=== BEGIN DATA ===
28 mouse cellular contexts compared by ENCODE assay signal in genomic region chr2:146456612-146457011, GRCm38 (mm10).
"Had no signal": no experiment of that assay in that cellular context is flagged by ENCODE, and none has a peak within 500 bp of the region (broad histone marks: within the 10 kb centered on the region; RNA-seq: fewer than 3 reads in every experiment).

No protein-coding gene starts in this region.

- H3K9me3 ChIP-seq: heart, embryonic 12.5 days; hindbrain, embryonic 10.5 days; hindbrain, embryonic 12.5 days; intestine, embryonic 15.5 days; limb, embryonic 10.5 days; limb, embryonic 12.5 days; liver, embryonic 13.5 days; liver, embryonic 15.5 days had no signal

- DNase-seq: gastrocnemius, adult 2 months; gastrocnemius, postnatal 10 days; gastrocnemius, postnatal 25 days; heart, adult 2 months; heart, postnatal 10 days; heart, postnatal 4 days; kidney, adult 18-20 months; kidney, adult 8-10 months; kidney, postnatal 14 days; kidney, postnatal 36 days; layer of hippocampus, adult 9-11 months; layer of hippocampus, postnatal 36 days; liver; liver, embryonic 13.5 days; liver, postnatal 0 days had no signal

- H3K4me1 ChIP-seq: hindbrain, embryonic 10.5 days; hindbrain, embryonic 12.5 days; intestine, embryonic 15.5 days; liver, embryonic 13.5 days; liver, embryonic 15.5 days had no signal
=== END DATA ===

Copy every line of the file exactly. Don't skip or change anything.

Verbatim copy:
28 mouse cellular contexts compared by ENCODE assay signal in genomic region chr2:146456612-146457011, GRCm38 (mm10).
"Had no signal": no experiment of that assay in that cellular context is flagged by ENCODE, and none has a peak within 500 bp of the region (broad histone marks: within the 10 kb centered on the region; RNA-seq: fewer than 3 reads in every experiment).

No protein-coding gene starts in this region.

- H3K9me3 ChIP-seq: heart, embryonic 12.5 days; hindbrain, embryonic 10.5 days; hindbrain, embryonic 12.5 days; intestine, embryonic 15.5 days; limb, embryonic 10.5 days; limb, embryonic 12.5 days; liver, embryonic 13.5 days; liver, embryonic 15.5 days had no signal

- DNase-seq: gastrocnemius, adult 2 months; gastrocnemius, postnatal 10 days; gastrocnemius, postnatal 25 days; heart, adult 2 months; heart, postnatal 10 days; heart, postnatal 4 days; kidney, adult 18-20 months; kidney, adult 8-10 months; kidney, postnatal 14 days; kidney, postnatal 36 days; layer of hippocampus, adult 9-11 months; layer of hippocampus, postnatal 36 days; liver; liver, embryonic 13.5 days; liver, postnatal 0 days had no signal

- H3K4me1 ChIP-seq: hindbrain, embryonic 10.5 days; hindbrain, embryonic 12.5 days; intestine, embryonic 15.5 days; liver, embryonic 13.5 days; liver, embryonic 15.5 days had no signal